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Lecture 7

Lecture 7: Computation and Communication: Infrastructural and Ideological Views

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Department
Communication Studies
Course
COMM 1101
Professor
Chris Russill
Semester
Fall

Description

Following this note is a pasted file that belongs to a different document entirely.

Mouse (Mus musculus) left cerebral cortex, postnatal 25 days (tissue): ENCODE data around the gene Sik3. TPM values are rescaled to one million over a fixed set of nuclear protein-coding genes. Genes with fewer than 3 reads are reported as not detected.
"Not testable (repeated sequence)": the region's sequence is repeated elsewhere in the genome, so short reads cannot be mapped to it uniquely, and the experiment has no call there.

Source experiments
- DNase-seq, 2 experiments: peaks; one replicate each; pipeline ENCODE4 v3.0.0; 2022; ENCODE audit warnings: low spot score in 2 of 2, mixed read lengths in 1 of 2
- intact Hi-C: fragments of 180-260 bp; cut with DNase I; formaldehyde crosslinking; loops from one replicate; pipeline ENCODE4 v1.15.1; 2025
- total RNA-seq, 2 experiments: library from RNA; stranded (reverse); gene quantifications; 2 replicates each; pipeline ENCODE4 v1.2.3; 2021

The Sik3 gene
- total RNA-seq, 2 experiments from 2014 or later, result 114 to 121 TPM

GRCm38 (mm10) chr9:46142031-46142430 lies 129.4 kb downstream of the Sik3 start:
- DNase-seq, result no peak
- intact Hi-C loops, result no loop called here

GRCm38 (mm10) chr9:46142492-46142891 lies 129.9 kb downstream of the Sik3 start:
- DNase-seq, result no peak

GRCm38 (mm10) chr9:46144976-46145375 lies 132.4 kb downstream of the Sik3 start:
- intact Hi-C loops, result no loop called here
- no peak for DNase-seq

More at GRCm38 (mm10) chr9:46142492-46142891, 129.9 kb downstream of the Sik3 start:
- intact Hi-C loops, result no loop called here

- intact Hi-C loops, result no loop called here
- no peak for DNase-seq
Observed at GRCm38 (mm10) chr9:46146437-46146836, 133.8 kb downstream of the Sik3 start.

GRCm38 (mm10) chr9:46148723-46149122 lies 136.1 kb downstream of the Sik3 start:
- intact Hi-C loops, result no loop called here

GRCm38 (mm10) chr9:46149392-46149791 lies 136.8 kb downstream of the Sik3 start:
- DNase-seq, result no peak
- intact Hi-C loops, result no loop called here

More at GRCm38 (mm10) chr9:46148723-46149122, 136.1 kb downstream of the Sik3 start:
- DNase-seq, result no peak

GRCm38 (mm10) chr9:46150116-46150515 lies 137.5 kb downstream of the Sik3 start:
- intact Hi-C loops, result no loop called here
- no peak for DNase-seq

Lecture 7: Computation & Communication: Infrastructure & Ideological Views Lesson From Our Experience With Cultural Policy and Media Convergence  Look closely when something similar is going on in terms of centralization of computer storage technology The Proposition  Google comes to Carleton: migrate education though Google education app through “the cloud” and replace other emails with Gmail  Calendar, social networking, word processing documents, spreadsheets, presentation software, etc.  Free North American long distance; not better than landline/other phones we have, but not bad  As students, we would get it free; don’t have to buy computer systems, or have computer storage/processing capacity; much more stripped-down computers  Don’t need a laptop, but you can rent you a Chromebook for $30 a month o Lighter, smaller, longer battery, boots up instantly, works well with Google education app o Google operating system  Self-contained on Google, entire university experience saved and documented for you (books read, phone calls, papers, etc.)  If we did this, it would be a 3 year contract  What do we need to know to use this proposition? Good/bad things? What do we need to know?  Need to know about Google o Carr gives a counter-argument on what Google is offering We need to figure out our relationship to information recording, storage, and processing devices (computers)  Deskilled and less knowledgeable on how computers work General Concepts  Moore’s Law and progress o Typically thought to entail the computing power will double every 3 or so years o Cycle of progress built into way computer industry works o Mac vs. PC battle; Intel does well, Moore a co-founder o Self-fulfilling prophecy where companies organized imperatives to make computers faster, stronger, and better over cycles o That notion of progress is related to obsolescence and waste  Obsolescence and waste o When you build a computer that you know won’t be used in a few years because the next will be better, you’re innovating in the process, but it isn’t designed to last very long o Designed for you to abandon in it that 3 year window o Organization of the industry depends on this fact o In some cases, if you want to continue to use their technology in a contract, you have to update your technology o The cutting edge, right now o Landfills filled with waste  Does industry respond to our needs or are we integrated into the computer industry’s production models? o Companies integrated us, our money, and participation, and ability to produce value in computers Paying for Progress  Moore’s Law: “doubling of transistor density on a manufactured die each year” is now interpreted to mean a rapid doubling of computer power (each year, every 18-24 months, etc.)  These improvements in computer technology drive obsolescence, as “new computers produce obsolescence in previous ones  Yet, the belief in “progress” as unending, or as a law of sorts, means digital media are “half-way” technologies – they are launched in full awareness of imperfections and potential “bugs” which are then worked out in response to consumer complaints  Therefore, the belief in progress produces obsolescence since we readily believe our quite usable technologies are obsolete and ready for trashing, even as we accept the sub-standard nature of new technology (which has been developed and marketed to be outdated in 18-36 months)  Enforced obsolescence: o Weak market for fixing computers o Manufacturers make it difficult to interface old and new machines (why struggle with your old printer when a new one can be had for $60) o Easy to trash your old computer despite its hazardous nature International Business Machines (IBM)  Humans were the first computers, did all the calculating o Had to collect data from weather stations to find out the weather in 24 hours; hundreds of people doing calculations and assembling them to find the weather  Early computers were elaborated calculators  Produced computers for businesses first; can be the décor of the business; sold all manner of machines  Fun Fact: Letters in HAL are one below IBM  Associate computers with progress; people that understood role in the future were forward-looking  Juxtapositions of Macintosh: contradistinction to IBM o Had to wear a suit if you rode around the IBM service bike o Conformity and uniformity (key to companies) were a concern in leading computer companies; they rebelled against them o IBM was a huge part of conformity and uniformity  When you bought an IBM computer, you bought the whole package (operating system, software maintenance and service)  As IBM grew after WW2, people became concerned that this was a monopoly; could monopolize computers mainly for business use  US government sued IBM for using market power to keep out competition; broke them up – happened to Microsoft as well  IBM then unbundled the “software” or “operating system” from the sale of the computer; when you buy the computer, you get only the computer, but you don’t have to buy the programs or operating system to make it easier to give that computer instructions; also don’t have to turn to IBM service  We have to use software and programs written for the computer to communicate with the computer  IBM is known for publicity stunts; in 90s, they created an AI, and show that it’
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